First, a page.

beginning of that game, your character had the choice between three
different deities, and his decision would determine which of those
deities would become the "evil" god, and which would become the "good"
god for the rest of the game (well, "good" in the sense that it opposes
the evil one). Melding that with the Mass Effect idea, and you can even
determine who will be the main bad guy in the game, and what the
conflict in the world would be about, thus creating multiple, seemingly
completely different RPG plot lines. Maybe what determines the game's
universe and conflict being about either angels and Derris-Kharlan like
in Tales of Symphonia, or
about fonons and fomicry like in Tales
Abyss could be what junction the universe took at the
beginning of time in those games. Who's to say maybe those two games
weren't once the same universe but took different time lines determined
by different forces of the universe? A game that let's you determine
the forces of the universe like this idea could be like a million
different RPGs rolled into one!
I love this idea. Essentially make an open-world time travel
RPG where the very fabric of time is your plaything. Completely
impossible to develop of course. Let's not let that hold you back
though. The only problem with this, is that we need some kind of end
game. Some kind of driving force. Perhaps the "hero" needs to alter the
timeline to destroy Lavos, by any means neccesary?
But wait! My crazy mind isn't done brain-storming yet! Since you have
an actual time machine, maybe you can actually travel back in time to
an earlier point in your game, and actually REDO quests differently, so
that you can see all the possible outcomes from all the possible
decisions without needing to play a different game file all over again!
This would actually eliminate the need to save multiple files in case
you regret some decisions early on, because, I mean, you have a
freakin' time machine! You should be able to redo past decisions and
mistakes! Unlike Mass Effect
where you would have to replay the game to try all the different story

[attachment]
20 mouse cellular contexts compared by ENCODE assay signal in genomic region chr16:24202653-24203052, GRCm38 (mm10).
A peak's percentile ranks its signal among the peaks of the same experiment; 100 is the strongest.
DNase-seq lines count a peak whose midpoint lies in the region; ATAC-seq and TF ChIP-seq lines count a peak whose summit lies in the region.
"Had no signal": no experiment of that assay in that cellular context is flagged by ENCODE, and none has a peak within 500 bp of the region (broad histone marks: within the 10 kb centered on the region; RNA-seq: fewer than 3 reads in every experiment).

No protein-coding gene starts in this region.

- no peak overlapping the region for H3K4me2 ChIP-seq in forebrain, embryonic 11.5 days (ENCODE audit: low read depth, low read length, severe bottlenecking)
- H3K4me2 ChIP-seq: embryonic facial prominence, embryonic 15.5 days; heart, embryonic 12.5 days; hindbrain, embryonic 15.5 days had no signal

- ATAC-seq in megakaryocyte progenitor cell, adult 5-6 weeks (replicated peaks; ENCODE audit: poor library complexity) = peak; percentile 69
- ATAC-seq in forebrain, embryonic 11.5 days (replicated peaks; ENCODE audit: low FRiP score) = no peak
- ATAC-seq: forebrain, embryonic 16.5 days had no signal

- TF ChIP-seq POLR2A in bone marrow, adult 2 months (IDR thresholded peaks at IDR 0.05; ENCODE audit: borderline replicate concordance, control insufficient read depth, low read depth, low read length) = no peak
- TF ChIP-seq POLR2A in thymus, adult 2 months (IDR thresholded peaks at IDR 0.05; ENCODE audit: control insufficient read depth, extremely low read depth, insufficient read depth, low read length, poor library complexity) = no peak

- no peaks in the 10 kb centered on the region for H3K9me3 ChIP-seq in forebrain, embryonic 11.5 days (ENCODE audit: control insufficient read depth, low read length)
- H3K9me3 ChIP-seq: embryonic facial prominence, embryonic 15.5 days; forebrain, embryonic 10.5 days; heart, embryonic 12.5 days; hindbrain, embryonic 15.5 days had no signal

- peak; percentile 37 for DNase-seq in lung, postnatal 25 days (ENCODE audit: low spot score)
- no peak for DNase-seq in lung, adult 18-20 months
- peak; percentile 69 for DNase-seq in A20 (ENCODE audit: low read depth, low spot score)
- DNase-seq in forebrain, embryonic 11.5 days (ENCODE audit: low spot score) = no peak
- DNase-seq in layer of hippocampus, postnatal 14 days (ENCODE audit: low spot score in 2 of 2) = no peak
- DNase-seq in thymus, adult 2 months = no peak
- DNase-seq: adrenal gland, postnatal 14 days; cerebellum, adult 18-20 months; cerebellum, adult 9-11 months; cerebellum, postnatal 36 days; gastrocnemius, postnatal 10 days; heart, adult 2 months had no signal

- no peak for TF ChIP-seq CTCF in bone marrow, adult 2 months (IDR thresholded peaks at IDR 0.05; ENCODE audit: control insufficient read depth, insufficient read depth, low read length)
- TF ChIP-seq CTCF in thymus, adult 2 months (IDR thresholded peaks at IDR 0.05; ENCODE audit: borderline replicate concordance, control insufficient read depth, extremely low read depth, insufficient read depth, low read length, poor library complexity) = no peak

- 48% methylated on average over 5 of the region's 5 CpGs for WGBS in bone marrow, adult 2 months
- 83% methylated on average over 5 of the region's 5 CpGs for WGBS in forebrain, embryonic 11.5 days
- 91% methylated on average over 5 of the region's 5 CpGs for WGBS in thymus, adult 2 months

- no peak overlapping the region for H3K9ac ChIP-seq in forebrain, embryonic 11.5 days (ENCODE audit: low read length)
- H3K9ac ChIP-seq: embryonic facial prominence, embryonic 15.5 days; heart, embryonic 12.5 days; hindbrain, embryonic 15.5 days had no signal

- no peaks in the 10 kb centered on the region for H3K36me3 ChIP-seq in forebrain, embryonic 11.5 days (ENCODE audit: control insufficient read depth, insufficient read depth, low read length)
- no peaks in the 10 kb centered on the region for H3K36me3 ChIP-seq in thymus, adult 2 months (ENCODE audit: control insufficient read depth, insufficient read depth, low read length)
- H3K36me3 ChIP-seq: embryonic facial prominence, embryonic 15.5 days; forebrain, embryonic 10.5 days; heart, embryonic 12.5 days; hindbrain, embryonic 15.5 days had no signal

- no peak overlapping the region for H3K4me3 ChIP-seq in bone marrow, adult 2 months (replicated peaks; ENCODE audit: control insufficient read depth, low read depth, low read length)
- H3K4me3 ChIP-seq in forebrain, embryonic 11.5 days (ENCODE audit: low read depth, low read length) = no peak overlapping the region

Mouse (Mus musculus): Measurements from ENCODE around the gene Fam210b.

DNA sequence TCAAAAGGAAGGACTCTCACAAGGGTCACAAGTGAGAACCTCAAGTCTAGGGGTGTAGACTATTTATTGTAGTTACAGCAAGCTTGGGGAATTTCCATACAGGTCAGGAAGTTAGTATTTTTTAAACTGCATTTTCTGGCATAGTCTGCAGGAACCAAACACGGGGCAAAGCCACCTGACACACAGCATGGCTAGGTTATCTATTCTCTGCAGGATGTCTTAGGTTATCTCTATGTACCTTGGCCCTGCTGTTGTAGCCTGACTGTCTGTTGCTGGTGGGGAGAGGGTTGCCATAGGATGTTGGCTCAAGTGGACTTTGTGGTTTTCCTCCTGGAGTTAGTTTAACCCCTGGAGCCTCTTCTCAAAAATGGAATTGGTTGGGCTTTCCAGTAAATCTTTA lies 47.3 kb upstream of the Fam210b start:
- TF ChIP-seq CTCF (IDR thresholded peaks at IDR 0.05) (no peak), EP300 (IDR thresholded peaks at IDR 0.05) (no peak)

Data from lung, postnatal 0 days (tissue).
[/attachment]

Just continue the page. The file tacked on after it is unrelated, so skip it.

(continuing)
progressions (the earlier the branching path, the more of the game you
would have to replay), this game with its time machine should allow you
to potentially see every possible story path and outcome to a decision
all in just one single file! If you want to go nuts with this idea,
maybe you can play all the way until you are about to reach the end of
the game, but then hop in your trusty little time machine, and warp
back all the way to the beginning of the game, and be able to redo the
quests from the game's exposition and play the entire game all over
again! I mean, the NPC's whom you interact with on the beginning quests
would have no way of knowing that all that time has passed for you and
your character (unless they can visibly see that you aged a few years
since they last saw you a couple of hours ago), and would let you
partake in those quests once again, and maybe try different story paths
this time around. And since you would probably be leveled up still,
that should reduce the tedium of repeating the easy parts of the game
and let you power through them to see the different story paths. I
understand that such an idea could take years or even decades of
development time to actually realize, since you'd have to create
thousands upon thousands of possible scenarios that goes even beyond Mass Effect's level of ambition,
but I can still dream, can't I?
This actually sounds more down to earth, if we keep it within the
varying paths a game like Mass Effect
could take. So, you would have a Mass
Effect-type game, but could go
back (leveled up fully of course) and redo things, possibly even save
characters that ended up dying or just to change a decision that turned
out poorly. Unlike the previous idea where you were talking about
changing the very nature of the story, this idea is possible. So here's
hoping Bioware somehow gets to make a new Chrono Trigger! Fantastic ideas!
Whew, typing that sure was a lot of fun! I hope you enjoy reading it as
much as I enjoyed thinking it up!
I did very much enjoy reading it, was good to hear from you
again! Look forward to discussing Tales
Graces with you in the future.
First and foremost the story of course would have to be epic as always.
I would like to see the story go further in the future than most would
think. Based off the ending of Ys IV
(the no-Canon one), I think the story should take place while Adol is
with the mystery woman he married at the end of IV (though we all know the woman
looks an awful lot like Lilia). This would be very interesting because